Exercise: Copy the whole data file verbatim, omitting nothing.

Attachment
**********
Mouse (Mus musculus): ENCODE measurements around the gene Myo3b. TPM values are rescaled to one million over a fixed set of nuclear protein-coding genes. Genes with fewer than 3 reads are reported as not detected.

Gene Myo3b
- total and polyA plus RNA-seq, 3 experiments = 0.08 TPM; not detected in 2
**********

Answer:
Mouse (Mus musculus): ENCODE measurements around the gene Myo3b. TPM values are rescaled to one million over a fixed set of nuclear protein-coding genes. Genes with fewer than 3 reads are reported as not detected.

Gene Myo3b
- total and polyA plus RNA-seq, 3 experiments = 0.08 TPM; not detected in 2